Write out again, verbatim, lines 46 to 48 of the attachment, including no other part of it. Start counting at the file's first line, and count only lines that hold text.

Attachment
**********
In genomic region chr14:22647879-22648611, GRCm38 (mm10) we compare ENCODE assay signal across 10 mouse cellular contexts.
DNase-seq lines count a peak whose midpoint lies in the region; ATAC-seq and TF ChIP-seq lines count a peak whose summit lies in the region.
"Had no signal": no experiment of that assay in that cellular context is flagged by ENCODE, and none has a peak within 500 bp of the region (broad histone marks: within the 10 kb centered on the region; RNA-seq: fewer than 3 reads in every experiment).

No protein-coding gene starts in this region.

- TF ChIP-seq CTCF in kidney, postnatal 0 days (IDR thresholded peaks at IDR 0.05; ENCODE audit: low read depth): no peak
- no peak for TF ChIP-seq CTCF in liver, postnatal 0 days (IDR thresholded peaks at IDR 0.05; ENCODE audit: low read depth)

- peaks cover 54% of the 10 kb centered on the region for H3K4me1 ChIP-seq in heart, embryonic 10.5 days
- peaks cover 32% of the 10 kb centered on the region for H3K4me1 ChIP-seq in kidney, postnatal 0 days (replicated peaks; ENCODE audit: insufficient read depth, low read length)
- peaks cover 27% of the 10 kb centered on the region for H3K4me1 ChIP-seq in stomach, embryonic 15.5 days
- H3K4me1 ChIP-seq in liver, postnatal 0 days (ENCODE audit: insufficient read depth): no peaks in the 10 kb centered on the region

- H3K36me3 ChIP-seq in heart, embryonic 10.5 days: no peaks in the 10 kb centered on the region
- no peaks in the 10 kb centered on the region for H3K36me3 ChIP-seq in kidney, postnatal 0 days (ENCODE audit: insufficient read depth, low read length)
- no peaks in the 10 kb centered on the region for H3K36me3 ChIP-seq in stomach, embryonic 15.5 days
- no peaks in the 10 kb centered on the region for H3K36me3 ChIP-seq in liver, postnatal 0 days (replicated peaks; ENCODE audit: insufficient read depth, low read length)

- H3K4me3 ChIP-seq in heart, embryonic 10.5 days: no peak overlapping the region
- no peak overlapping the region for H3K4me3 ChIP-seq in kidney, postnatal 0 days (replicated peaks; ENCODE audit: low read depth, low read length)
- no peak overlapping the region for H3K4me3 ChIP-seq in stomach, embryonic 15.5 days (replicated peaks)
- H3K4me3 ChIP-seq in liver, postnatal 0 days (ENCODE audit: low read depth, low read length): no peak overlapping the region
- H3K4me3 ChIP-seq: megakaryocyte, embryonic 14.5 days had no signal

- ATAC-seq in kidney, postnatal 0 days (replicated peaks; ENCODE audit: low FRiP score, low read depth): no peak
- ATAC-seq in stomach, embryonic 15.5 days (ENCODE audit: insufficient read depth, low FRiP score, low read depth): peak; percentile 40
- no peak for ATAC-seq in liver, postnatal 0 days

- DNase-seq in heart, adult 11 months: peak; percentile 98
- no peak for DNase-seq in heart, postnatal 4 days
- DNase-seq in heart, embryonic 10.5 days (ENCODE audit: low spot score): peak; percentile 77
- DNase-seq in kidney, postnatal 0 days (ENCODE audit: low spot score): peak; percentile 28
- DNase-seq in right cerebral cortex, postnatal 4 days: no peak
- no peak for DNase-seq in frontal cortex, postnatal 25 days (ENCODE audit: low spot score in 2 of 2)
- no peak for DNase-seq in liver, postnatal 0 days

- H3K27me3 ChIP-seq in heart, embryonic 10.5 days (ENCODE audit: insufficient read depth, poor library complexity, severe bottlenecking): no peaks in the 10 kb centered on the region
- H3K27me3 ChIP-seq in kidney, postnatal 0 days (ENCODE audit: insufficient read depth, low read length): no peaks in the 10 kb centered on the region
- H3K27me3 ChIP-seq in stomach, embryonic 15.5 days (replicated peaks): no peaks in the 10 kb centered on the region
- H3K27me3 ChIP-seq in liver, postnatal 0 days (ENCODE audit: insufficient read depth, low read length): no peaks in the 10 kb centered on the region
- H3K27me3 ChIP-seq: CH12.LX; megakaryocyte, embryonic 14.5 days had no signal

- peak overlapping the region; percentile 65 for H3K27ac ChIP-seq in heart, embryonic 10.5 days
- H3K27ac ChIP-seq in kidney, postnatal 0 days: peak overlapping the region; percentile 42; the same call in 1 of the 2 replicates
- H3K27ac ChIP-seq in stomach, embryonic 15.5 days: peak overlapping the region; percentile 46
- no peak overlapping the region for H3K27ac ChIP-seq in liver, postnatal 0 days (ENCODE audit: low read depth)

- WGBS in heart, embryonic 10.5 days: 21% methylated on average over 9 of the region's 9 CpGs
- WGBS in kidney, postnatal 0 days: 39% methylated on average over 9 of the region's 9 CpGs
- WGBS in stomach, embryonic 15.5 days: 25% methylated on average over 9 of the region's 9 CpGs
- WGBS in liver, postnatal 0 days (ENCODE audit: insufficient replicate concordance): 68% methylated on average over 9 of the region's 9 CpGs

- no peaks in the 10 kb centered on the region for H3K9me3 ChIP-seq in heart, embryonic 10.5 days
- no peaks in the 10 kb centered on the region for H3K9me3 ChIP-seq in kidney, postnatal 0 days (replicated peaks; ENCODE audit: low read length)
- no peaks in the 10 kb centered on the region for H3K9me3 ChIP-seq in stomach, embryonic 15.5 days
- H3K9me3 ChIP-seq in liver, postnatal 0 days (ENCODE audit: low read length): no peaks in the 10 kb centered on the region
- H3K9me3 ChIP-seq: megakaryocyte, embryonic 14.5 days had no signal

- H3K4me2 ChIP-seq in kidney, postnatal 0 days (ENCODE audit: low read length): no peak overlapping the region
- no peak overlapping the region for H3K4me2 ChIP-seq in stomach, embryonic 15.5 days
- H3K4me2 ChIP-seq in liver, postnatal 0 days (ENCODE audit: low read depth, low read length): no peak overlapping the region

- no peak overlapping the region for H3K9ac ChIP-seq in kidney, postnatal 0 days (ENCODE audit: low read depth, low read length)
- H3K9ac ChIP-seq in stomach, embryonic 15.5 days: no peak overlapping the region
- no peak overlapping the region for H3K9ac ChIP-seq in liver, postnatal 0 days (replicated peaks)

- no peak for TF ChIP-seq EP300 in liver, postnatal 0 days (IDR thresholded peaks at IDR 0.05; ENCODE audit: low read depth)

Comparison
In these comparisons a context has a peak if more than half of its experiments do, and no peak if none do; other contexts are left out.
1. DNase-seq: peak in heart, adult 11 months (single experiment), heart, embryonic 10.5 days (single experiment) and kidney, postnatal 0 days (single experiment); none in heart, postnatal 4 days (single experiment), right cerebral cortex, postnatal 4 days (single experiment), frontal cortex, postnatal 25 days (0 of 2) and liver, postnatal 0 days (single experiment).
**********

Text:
- H3K9me3 ChIP-seq in liver, postnatal 0 days (ENCODE audit: low read length): no peaks in the 10 kb centered on the region
- H3K9me3 ChIP-seq: megakaryocyte, embryonic 14.5 days had no signal

- H3K4me2 ChIP-seq in kidney, postnatal 0 days (ENCODE audit: low read length): no peak overlapping the region